Egypt's top court on Sunday postponed a ruling on the legality of the Islamist-dominated commission that drafted a contested new constitution, state media reported.
A verdict on the constitution, adopted by referendum in December, had been due on Sunday but the Supreme Constitutional Court adjourned its decision until March 3, the reports said.
A verdict had been expected on December 2 but was delayed after supporters of Islamist President Mohamed Morsi surrounded the court, preventing judges from entering the building and prompting the court to suspend its work.
A ruling then scheduled for January 15 also did not take place after dozens of demonstrators staged an overnight sit-in outside the court as riot police formed a security cordon around the building.
The court was due to issue its verdict Sunday on the legality of the panel that drafted the constitution, which is at the heart of Egypt’s worst political crisis since the overthrow nearly two years ago of president Hosni Mubarak.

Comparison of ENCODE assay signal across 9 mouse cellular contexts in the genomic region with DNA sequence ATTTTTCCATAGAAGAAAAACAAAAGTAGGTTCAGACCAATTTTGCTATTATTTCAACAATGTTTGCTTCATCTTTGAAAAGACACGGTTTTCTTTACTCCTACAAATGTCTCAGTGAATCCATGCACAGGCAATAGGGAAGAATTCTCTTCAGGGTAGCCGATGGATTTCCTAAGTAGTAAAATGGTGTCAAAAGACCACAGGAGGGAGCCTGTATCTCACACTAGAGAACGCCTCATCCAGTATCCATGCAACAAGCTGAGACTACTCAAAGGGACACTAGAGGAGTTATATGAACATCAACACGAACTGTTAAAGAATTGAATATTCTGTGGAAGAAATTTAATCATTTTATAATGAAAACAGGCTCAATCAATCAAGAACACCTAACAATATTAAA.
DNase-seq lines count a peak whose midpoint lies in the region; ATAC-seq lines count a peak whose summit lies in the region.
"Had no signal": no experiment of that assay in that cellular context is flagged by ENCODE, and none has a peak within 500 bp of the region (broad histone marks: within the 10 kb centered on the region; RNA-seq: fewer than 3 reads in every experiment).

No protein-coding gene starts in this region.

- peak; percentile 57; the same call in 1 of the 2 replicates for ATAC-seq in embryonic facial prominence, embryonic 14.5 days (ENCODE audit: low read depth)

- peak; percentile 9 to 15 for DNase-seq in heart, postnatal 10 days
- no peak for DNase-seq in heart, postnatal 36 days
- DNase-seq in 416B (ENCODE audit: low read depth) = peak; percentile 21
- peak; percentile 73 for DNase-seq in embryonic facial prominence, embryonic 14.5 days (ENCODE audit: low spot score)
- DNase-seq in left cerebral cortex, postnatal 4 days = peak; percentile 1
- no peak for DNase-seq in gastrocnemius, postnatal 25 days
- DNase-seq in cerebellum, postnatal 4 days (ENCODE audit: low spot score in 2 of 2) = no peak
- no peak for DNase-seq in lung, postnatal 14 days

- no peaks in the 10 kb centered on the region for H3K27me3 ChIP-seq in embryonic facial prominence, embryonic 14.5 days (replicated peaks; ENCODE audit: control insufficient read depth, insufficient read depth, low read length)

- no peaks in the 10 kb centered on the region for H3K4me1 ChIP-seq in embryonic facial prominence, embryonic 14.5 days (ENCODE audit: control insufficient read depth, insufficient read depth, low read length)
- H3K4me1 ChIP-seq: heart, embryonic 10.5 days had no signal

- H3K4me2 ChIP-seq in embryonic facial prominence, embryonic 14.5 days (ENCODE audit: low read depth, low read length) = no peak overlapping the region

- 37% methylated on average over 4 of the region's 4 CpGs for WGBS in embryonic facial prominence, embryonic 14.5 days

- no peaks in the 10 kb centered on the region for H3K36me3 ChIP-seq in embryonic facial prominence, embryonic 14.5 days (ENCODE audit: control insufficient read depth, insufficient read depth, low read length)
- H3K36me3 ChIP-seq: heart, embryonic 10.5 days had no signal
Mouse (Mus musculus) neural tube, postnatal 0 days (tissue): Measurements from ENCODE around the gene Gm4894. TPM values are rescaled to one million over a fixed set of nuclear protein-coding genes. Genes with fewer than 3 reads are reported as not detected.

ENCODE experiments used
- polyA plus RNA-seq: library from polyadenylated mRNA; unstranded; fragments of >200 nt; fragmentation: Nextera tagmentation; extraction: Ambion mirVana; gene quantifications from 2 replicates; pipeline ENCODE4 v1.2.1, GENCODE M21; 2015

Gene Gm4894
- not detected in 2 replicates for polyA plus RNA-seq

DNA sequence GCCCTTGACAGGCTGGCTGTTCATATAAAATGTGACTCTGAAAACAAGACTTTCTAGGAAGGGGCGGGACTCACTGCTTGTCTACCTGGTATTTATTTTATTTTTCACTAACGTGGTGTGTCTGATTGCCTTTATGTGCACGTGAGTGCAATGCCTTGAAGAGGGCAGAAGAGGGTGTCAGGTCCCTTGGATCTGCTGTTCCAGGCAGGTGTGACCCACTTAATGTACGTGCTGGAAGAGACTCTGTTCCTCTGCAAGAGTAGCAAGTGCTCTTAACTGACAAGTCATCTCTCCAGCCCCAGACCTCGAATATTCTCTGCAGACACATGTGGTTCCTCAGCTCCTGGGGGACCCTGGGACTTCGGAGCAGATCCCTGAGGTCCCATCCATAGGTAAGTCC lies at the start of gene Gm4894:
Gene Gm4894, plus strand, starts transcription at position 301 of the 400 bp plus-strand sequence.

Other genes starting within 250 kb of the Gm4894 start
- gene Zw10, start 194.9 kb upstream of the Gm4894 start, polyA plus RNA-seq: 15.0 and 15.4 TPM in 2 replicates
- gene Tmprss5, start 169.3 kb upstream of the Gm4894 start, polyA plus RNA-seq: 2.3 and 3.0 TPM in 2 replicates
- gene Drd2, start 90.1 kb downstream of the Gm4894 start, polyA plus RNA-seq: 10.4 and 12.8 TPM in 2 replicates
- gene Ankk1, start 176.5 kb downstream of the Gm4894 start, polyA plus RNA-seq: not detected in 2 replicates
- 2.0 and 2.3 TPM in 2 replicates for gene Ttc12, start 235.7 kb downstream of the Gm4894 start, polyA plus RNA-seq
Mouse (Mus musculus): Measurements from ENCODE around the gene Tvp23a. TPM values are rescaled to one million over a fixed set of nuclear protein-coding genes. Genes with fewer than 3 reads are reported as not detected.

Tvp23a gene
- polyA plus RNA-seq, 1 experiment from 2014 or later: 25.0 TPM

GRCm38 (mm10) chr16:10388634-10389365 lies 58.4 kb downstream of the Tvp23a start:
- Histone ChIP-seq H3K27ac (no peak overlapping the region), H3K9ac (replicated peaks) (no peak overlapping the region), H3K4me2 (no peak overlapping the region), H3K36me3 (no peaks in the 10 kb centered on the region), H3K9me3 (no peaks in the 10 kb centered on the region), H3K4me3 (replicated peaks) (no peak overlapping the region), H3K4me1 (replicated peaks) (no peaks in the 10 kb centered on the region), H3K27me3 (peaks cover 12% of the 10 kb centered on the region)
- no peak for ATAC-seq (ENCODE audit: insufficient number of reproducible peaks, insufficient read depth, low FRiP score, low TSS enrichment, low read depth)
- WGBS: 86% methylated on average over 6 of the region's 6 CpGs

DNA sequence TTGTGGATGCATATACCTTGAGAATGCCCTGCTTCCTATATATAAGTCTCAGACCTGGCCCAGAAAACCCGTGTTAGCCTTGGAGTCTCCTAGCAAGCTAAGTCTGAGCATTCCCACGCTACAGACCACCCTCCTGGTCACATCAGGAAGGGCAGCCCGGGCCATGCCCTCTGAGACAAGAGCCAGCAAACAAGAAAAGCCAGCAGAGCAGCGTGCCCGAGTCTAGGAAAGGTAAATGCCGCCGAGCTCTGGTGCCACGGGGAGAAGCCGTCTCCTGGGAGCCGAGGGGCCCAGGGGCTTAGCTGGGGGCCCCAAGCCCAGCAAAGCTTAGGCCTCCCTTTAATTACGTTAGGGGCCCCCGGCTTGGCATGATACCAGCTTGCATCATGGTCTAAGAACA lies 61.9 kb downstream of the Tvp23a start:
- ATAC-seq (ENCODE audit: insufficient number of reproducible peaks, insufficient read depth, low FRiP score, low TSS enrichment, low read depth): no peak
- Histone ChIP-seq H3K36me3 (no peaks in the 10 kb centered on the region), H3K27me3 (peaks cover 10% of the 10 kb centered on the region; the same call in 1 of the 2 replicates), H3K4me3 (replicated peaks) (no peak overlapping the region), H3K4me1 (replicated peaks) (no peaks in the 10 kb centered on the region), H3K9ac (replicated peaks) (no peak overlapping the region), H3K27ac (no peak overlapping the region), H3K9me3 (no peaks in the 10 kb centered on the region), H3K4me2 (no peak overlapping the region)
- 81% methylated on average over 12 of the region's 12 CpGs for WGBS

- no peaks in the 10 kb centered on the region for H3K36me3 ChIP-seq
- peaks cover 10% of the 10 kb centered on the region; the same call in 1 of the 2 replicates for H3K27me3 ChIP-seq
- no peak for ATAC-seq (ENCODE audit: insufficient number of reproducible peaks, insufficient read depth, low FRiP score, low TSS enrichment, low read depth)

The opposition argues that the panel failed to represent all Egyptians as it was boycotted by liberals, leftists and Christians.
The charter has divided Egypt, pitting Morsi and his backers against the opposition which includes secularists, leftists and Christians as well as Muslims.
The court was also due to deliver a verdict on the validity of the Islamist-dominated Senate, following lawsuits arguing there were irregularities in the election. It is not clear when that verdict will be announced.
Two-thirds of the Senate, the 270-member upper house known as the Shura Council, were elected early last year, with one third appointed by Morsi in December.